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Practical Testing: 16 - Fixing a timeout bug

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Back in 2004, I wrote a series of articles called "Practical Testing" where I took a piece of complicated multi-threaded code and wrote tests for it. I then rebuild the code from scratch in a test driven development style to show how writing your tests before your code changes how you design your code. Then, in 2005, I adjusted the code to be more scalable and I showed how the tests that had originally been written helped when code needed to be changed for performance purposes. Finally I uploaded a test utility program that I'd been working on, TickShifter, that…

It seems I'm not the only one...

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It seems I'm not the only one to make mistakes with GetTickCount() based timer code, see: System.Threading.Timer fires immediately when specifying a large value for due time.…

Practical Testing: 17 - A whole new approach

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The comments to my last practical testing entry got me thinking. The commenter who had located the bug in part 15, which was fixed in part 16, suggested a new approach to the problem and I've been investigating it. The suggestion is, essentially, to use a timer with a longer range before roll-over rather than GetTickCount() with its 49.7 day roll-over. In Vista and later we could just use GetTickCount64() but on earlier platforms that's not available to us. My commenter's solution was to build a GetTickCount64() on top of GetTickCount() and use that. Given that adjusting the code for…
There's an interesting article over on the Dr. Dobbs Code Talk blog; PQR - A Simple Design Pattern for Multicore Enterprise Applications. It documents a design that I'm pretty familiar with and one which has worked pretty well for me in the past (this project was built in this way, for example). My variation on this idea is that it all tends to be in one process. Work items are passed from one 'processor' to another via queues and each processor can run multiple threads to process multiple work items in parallel. In simple systems you end up with a…

What would I do??

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There's an entry over on the Dr. Dobbs blog about testing and how you make sure that your tests are testing the right thing; effectively, who tests the test. There's a question at the end "What do you do?" and I think my rather pithy, I've had some wine, answer is, "I think harder". The poster laments the fact that if you're doing TDD then the test fails first and then you write the code and then it works and therefore you know the test is testing the correct thing but if you have existing code then, well, it doesn't…

Comments, captcha and blacklist...

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I've turned the blacklist back on. I turned it off yesterday and have had a couple of spam comments get through. The blacklist itself doesn't always catch the spam comments but it does give me a one click method of removing them. With it turned off I lose the easy removal. If your comment is refused you should get a message telling you why; the reason is logged, but, unfortunately the full comment txt isn't. The best approach if you have a legitimate comment that you cant post is to either email me, or leave a simple comment that explains…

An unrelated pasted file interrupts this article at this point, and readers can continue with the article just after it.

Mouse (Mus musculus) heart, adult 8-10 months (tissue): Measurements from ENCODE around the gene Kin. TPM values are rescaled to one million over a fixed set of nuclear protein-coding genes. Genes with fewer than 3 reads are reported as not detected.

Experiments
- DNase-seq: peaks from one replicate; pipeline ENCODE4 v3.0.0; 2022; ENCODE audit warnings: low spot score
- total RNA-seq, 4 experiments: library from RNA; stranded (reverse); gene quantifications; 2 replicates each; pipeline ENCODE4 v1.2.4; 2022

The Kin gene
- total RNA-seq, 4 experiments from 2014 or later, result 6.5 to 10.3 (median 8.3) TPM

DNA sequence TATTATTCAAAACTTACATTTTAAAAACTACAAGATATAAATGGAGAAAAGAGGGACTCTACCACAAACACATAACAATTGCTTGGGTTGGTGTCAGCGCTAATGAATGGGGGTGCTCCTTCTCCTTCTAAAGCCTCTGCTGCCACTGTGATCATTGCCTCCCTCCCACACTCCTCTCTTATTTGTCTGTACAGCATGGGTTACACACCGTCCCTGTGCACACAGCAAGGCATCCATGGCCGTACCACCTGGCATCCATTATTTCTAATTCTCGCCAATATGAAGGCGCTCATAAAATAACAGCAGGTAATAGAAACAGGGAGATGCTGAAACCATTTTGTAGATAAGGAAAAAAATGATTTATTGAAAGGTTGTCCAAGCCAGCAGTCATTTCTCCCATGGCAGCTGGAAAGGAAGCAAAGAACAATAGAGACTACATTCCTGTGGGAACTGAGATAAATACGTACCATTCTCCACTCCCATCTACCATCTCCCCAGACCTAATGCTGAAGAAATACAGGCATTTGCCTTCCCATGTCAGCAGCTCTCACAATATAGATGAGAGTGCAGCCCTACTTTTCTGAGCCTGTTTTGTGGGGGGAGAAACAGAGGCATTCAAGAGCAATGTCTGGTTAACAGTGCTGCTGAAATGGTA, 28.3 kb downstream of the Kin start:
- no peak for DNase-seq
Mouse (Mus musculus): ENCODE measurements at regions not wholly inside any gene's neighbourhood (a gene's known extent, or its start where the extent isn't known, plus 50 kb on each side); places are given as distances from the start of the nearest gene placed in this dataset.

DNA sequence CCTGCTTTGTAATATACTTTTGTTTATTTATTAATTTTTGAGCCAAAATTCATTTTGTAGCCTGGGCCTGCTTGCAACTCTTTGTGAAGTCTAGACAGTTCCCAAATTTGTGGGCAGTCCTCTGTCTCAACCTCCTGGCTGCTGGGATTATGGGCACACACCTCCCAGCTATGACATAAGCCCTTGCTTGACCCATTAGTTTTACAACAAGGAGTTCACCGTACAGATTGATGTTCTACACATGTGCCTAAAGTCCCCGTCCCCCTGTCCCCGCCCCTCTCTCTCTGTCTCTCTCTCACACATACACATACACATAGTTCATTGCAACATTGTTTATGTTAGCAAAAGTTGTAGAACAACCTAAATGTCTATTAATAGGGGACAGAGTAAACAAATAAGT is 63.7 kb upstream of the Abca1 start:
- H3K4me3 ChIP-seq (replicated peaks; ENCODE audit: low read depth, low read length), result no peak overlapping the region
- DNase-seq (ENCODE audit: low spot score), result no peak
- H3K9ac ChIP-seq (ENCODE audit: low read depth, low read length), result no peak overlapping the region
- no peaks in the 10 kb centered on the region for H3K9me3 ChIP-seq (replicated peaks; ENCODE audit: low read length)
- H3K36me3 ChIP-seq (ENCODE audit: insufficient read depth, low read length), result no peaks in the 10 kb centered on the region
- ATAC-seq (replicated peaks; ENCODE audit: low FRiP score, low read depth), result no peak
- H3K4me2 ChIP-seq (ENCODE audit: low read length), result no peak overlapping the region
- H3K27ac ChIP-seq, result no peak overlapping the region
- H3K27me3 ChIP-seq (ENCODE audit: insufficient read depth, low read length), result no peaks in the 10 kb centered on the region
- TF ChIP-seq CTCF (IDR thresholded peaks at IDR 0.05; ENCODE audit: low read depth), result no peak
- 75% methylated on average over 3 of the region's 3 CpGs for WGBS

Spam problems

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This morning a spammer somewhere seems to have used my main email address as the return address on a whole bunch of random spam that has been sent out from all over the place. As such I have around 3000 undeliverable mail responses flowing into my in box. No doubt this will now have knock on effects with ISPs who use DNSLB type systems as my domain is being used by spammers again. What's the best way of dealing with this kind of problem?…

Spam gone...

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The endless torrent of bounce messages began again yesterday evening. Once again it was arount one email every 2 minutes or so. I turned on my laptop this morning expecting a few thousand emails to download and only a third of them to be correctly classified as spam by Outlook... There were a few, but, probably, under 10. There was no other spam either... Two legitimate email messages... It was, well, rather strange. Of course this didn't seem right. I sent myself a test email and that worked. I checked the webmail interface and the mailbox was really empty. I…

Socket connection termination

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I've been putting together a sample server for a client that shows how to cleanly terminate a socket connection. This should have been a simple thing to do, but in doing so I've discovered some gnarlyness within The Server Framework and the result has been some new TODO items for the 5.3 release... When you have an active TCP/IP connection that you wish to terminate cleanly you need to initiate a TCP/IP protocol level shutdown sequence by calling shutdown(). This sends the appropriate packets between the two TCP/IP stacks (server and client) and terminates the connection. Once this is done you can…
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About this Archive

This page is an archive of entries from April 2008 listed from newest to oldest.

March 2008 is the previous archive.

May 2008 is the next archive.

I usually write about C++ development on Windows platforms, but I often ramble on about other less technical stuff...

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